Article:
Oil prices retreated more than 2 percent on Tuesday after Norway's government ordered an end to an oil workers' strike and data showed China imported less crude oil in June than the previous month.
Brent crude dropped back under $100 a barrel after Norway's government late on Monday ordered a settlement in a dispute between striking oil workers and employers. The deal prevented the cut off of more than 2 million barrels per day (bpd) of crude oil, natural gas liquids and condensate.
Citing potential economic consequences, Oslo intervened with the strike in its third week and minutes before an industry-imposed lockout. Norwegian law allows the government to force workers back on the job.
"The intervention (by the Norwegian government) means that a major supply disruption is prevented," Oliver Jakob, managing director at consultancy Petromatrix, wrote in a note.
China's crude imports in June sagged to 5.29 million bpd, the lowest daily rate this year and 12 percent lower than the record 6.0 million bpd in May, reinforcing concerns about slowing demand for oil.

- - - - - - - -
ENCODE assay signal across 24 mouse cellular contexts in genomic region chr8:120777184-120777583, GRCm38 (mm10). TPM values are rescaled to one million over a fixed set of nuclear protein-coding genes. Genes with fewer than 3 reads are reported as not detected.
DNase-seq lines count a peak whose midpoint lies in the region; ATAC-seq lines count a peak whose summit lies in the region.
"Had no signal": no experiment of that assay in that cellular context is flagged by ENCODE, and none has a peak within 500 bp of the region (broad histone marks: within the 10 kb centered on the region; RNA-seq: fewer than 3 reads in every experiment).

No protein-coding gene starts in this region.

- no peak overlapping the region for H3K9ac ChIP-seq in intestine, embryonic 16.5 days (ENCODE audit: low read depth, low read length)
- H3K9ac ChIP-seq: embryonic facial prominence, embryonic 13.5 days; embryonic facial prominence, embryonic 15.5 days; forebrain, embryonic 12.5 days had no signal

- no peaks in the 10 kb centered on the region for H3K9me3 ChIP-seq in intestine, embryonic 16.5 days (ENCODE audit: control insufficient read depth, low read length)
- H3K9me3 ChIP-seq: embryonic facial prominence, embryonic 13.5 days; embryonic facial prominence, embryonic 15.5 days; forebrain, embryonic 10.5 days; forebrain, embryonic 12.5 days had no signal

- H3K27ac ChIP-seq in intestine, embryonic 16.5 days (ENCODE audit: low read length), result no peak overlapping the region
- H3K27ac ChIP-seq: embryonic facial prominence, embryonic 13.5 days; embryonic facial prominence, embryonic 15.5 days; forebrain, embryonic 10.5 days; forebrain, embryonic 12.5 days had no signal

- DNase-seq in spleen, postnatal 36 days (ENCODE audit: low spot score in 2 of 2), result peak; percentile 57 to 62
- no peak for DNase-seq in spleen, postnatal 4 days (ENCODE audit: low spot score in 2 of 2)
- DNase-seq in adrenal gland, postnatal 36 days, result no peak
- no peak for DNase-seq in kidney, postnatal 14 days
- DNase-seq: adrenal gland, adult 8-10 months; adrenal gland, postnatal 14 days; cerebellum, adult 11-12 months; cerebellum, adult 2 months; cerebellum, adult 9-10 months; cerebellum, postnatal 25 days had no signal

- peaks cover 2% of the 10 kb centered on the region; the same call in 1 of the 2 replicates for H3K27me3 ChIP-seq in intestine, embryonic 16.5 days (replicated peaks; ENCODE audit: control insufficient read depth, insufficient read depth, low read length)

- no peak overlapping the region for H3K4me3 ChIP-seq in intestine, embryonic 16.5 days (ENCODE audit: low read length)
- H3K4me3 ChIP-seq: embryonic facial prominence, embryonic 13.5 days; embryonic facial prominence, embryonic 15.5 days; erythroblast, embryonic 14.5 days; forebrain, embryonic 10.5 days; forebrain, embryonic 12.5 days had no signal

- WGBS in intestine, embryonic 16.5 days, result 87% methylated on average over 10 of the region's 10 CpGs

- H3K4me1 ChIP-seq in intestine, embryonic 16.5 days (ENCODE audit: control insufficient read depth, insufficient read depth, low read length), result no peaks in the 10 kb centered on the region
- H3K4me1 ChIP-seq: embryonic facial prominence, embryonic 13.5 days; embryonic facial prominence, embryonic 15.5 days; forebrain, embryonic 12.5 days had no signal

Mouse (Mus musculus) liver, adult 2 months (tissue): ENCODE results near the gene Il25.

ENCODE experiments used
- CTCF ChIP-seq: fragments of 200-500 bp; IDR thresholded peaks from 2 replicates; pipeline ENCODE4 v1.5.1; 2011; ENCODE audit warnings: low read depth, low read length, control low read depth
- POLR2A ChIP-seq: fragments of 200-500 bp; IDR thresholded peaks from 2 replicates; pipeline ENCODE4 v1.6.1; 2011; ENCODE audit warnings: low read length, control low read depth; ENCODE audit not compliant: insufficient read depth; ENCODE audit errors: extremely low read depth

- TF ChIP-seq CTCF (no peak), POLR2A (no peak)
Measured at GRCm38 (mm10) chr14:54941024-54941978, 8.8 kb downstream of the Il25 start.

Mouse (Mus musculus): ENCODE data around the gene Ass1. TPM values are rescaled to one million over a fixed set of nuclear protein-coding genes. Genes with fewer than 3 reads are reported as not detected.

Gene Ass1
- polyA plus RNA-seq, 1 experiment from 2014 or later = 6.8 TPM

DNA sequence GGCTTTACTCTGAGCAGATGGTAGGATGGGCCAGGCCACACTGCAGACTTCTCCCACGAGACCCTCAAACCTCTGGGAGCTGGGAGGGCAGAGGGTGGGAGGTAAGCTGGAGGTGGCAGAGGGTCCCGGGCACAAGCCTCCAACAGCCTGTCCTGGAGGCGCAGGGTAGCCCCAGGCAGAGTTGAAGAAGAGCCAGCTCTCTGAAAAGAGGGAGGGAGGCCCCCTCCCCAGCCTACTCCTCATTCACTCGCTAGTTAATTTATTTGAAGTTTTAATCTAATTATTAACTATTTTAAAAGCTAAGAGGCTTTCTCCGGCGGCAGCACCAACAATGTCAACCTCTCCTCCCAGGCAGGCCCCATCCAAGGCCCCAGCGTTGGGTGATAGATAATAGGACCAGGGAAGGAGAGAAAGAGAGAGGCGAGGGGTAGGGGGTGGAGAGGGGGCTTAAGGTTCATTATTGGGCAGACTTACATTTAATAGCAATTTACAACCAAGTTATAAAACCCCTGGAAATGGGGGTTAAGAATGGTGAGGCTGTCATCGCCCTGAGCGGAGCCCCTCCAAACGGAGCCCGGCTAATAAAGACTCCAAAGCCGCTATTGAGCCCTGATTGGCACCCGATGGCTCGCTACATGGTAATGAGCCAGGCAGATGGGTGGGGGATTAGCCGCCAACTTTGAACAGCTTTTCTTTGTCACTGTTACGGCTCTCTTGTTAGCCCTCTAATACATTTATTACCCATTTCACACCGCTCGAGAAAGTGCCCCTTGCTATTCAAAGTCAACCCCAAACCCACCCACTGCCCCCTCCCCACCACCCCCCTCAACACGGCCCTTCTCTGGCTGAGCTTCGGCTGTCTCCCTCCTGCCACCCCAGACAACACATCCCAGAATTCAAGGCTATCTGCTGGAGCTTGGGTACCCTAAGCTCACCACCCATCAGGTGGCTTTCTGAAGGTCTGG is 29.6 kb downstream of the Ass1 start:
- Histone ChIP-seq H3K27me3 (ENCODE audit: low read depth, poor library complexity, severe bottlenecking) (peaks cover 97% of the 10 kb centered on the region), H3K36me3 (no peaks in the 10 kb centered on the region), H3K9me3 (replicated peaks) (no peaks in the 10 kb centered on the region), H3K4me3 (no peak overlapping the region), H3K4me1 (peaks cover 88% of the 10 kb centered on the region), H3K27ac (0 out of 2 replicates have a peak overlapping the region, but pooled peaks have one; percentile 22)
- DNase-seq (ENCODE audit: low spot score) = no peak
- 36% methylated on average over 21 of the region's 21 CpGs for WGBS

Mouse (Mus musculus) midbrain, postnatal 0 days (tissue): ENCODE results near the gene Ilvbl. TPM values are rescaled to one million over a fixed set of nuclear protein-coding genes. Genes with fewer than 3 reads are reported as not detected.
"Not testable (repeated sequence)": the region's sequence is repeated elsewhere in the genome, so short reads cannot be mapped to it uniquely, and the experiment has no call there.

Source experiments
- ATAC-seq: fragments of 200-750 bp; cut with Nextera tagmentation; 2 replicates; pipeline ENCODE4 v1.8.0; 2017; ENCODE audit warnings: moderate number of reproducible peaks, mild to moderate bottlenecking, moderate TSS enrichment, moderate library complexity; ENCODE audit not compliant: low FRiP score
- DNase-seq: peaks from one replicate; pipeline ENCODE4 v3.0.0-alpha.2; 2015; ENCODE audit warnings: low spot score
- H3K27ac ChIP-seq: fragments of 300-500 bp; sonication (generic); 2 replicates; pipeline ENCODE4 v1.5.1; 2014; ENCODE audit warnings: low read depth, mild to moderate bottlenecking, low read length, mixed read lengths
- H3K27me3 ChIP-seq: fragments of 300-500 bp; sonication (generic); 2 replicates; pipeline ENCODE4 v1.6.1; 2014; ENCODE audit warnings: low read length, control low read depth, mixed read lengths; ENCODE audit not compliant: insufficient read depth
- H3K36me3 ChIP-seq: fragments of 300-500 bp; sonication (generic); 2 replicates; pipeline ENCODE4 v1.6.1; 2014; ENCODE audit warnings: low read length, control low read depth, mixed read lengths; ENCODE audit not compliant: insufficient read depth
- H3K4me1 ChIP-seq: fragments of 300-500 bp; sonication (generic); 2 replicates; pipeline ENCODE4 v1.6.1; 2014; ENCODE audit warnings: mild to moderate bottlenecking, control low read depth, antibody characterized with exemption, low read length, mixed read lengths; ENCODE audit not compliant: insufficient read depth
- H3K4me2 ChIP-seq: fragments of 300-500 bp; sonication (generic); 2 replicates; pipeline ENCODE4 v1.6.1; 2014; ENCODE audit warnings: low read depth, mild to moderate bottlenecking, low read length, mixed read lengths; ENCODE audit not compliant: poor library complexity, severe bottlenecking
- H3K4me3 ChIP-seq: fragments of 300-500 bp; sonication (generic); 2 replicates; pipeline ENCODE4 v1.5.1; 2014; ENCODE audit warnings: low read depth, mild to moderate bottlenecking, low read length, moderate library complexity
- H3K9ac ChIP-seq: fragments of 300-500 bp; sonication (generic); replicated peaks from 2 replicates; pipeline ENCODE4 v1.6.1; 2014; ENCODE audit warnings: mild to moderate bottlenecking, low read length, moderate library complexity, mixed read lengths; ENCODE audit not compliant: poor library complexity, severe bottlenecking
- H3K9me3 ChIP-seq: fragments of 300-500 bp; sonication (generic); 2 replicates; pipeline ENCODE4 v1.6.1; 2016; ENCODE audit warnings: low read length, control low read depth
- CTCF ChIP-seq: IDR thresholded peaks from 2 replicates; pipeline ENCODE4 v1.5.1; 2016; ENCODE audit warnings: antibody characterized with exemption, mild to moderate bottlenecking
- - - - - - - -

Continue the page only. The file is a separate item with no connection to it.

Brent August crude fell $2.35 to settle at $97.97 a barrel, not far above a $97.73 intraday low.
U.S. August crude tumbled $2.08 to settle at $83.91 a barrel, having fallen as low as $83.65.
Brent's premium to U.S. crude <CL-LCO1=R> fell to $14.06 based on settlements. The spread narrowed to $13.32 intraday.
Brent's total crude trading volume outpaced U.S. dealings by about 200,000 lots as U.S. crude turnover substantially lagged its 30-day average.
Norway avoiding a prolonged and complete production halt, "is not only pressuring oil prices today but is also bearish for the Brent/WTI spread ...," Dominick Chirichella, senior partner at Energy Management Institute in New York, said in a note.
"With the Norwegian oil strike out of the way and the possibility that progress will be made with Iran the normalization of the Brent/WTI spread should get back on track over the next week or so," Chirichella added.
Iran's Foreign Minister Ali Akbar Salehi on Monday downplayed threats by Iranian officials in recent months to block the Strait of Hormuz, the region's vital oil shipping lane. Salehi said Iran was ready to talk about halting 20 percent uranium enrichment if its needs for fuel were fully met.
Tough U.S.-led sanctions and a European Union (EU) embargo are forcing Iran to shut off wells, reducing production to levels last seen more than two decades ago.
Senior diplomats from the EU and Iran will meet on July 24 for technical talks on Tehran's disputed nuclear program to try to salvage diplomatic efforts to resolve the standoff that has added a geopolitical fear premium to oil prices.